"It cannot distinguish cancer that will never make a difference in a man's lifetime from cancers that will make a difference," so might prompt men to undergo aggressive treatment unnecessarily, Virginia Moyer, MD, MPH, chair of the USPTSF panel that made the recommendation, stated in an interview yesterday with Bloomberg News. "So you go from being a guy who feels fine and who is potentially one of the majority who would never have known they had this disease, to being a guy who wears adult diapers," she said. Dr. Moyer is a professor of pediatrics at Baylor College of Medicine in Houston, Texas.
The PSA test is "hardly more effective than a coin toss," said Richard Ablin, PhD, research professor of pathology at the University of Arizona College of Medicine in Tucson. Dr. Ablin discovered PSA in 1970. Using this test to screen for prostate cancer in the general population has been a "hugely expensive public health disaster," he wrote in an opinion piece in the New York Times last year.
"Drug companies continue peddling the tests, and advocacy groups push 'prostate cancer awareness' by encouraging men to get screened," he wrote. "The medical community must confront reality and stop the inappropriate use of PSA screening," he stated. "Doing so would save billions of dollars and rescue millions of men from unnecessary, debilitating treatment."
Although PSA testing is recognized as being imperfect, it is the only test for prostate cancer that is widely available, and it does provide information that can be useful, proponents point out. One of the professional bodies that has long supported the use of the test, the AUA, emphasizes that it should not be used on its own, but needs to be combined with other information (such as family history).
The AUA issued a statement in reaction to the new USPSTF recommendations: "We are concerned that the Task Force's recommendation will ultimately do more harm than good to the many men at risk for prostate cancer, both here in the United States and around the world."
"The AUA's current clinical recommendations support use of the PSA test, and it is our feeling that, when interpreted appropriately, the PSA test provides important information in the diagnosis, pretreatment staging or risk assessment, and posttreatment monitoring of prostate cancer patients," according to the statement.
"Not all prostate cancers require active treatment and not all prostate cancers are life-threatening," the statement points out, and the decision of whether to proceed to active treatment or whether surveillance is an option needs to be discussed in detail with the patient.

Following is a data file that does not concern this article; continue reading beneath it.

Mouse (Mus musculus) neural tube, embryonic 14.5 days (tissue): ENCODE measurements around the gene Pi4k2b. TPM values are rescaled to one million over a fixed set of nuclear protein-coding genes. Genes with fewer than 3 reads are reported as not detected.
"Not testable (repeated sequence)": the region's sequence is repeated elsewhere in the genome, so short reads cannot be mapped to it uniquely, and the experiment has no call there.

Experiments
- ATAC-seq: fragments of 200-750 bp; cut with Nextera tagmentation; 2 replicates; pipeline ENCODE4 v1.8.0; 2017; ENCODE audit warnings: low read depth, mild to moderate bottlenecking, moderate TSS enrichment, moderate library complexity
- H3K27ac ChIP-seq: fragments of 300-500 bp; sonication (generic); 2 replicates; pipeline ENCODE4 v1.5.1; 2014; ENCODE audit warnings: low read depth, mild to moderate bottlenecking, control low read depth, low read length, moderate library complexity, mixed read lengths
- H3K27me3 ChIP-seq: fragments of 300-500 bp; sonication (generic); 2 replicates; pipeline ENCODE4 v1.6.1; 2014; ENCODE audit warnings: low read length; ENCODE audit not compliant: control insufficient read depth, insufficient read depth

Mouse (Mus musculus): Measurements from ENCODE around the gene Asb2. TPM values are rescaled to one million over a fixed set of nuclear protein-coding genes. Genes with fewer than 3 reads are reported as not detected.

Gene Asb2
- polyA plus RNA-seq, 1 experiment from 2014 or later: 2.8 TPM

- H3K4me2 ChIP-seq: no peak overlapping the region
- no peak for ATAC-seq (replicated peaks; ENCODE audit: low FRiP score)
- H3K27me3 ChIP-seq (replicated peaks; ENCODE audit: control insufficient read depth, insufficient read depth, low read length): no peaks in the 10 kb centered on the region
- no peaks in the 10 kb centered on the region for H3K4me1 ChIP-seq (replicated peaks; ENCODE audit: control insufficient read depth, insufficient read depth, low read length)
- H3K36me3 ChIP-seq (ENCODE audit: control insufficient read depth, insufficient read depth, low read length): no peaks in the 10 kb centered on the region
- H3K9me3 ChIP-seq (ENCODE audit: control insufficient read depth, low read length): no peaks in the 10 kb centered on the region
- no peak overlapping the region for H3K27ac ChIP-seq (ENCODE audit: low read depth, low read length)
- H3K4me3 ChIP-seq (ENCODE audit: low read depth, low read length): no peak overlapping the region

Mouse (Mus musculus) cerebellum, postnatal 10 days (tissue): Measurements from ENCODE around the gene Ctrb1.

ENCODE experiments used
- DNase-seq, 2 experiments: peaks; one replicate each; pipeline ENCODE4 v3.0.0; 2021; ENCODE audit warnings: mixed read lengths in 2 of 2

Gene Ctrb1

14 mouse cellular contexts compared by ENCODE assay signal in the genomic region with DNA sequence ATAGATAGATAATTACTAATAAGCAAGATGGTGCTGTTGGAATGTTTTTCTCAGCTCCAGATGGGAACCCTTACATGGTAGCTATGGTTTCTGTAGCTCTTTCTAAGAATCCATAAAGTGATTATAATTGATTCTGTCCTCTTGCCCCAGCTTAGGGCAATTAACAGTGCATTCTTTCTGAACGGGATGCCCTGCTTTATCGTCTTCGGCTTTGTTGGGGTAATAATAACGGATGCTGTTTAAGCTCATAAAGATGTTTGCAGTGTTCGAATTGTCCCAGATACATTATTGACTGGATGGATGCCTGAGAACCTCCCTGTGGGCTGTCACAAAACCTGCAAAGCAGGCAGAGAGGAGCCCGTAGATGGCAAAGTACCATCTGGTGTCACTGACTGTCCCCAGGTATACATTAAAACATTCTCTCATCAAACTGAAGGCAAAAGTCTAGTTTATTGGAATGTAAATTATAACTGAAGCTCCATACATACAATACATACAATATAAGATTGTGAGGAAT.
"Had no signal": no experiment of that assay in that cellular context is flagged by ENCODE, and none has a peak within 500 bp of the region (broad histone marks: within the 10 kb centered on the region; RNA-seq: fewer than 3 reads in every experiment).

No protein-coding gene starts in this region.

The Agency for Healthcare Research and Quality supported this study. Author disclosure information is available on the Annals of Internal Medicine Web site.
Ann Intern Med. Published online October 7, 2011.
I read an article about a decade ago where the author (a specialist) said that the test does more harm than good. I’m 58 and have not had a physical since I was in my 20’s and have no plans to get one. If something really bad happens, I die. Life is a mist.
For to me, to live is Christ and to die is gain.
...and it appears that specialist that I read in the last century was correct, or, at the very least, is now in good company.
I’m not afraid of dying but I do want to be healthy until I die.
A stroke that doesn’t kill you can be worse than death. I would recommend some routine maintanence rather than completely ignoring the machine.
So, when you get prostate pain and are not sure if it is prostatitis or what, and the doc has had his finger up your rear end and says “yep it’s swollen all right” and they give you a round of antibiotics and the thing’s still the size of a honeydue in 6 weeks and it feels like that too, what’s the next step? Biopsy?
The recommendation is for routine screening, i.e. a guy with no symptoms walking down the street.
The recommendation is not for workup of symptoms or swelling.
I posted this article mostly because I was curious if it would get the same kind of violent reaction that their recommendations on mammograms recieved.
I suspected that few would care even though prostate cancer is about as prevalent in men as breast cancer is in women.
I get physicals, but most men die with prostate cancer, not from it.
But if they do not have that a history of that individual's baseline readings to compare against, a PSA test taken after complaint of symptoms will not mean much (except against that person's demographic, which is a pretty wildly varying number).
I’m not sure what you are trying to say.
Outside of screening the PSA is usually used in monitoring treatment of known prostate cancer and they are just watching trends.
I was happy when they recommended not testing older men, the exact age escapes me at this moment. It was cruel to diagnose and then treat elderly men in destructive ways for a disease that was unlikely to cause them harm.
For younger men it gets more complicated. They are more likely to have aggressive cancer if they have cancer, but are very unlikely to have cancer in the first place. You have to do many more biopsies with risk and sonograms with cost to find those rare cancers.
Nobody in my family has lived long enough to get diagnosed with prostate cancer so I had planned on skipping the PSA all together.
That was a long winded way of saying, yes I agree with you.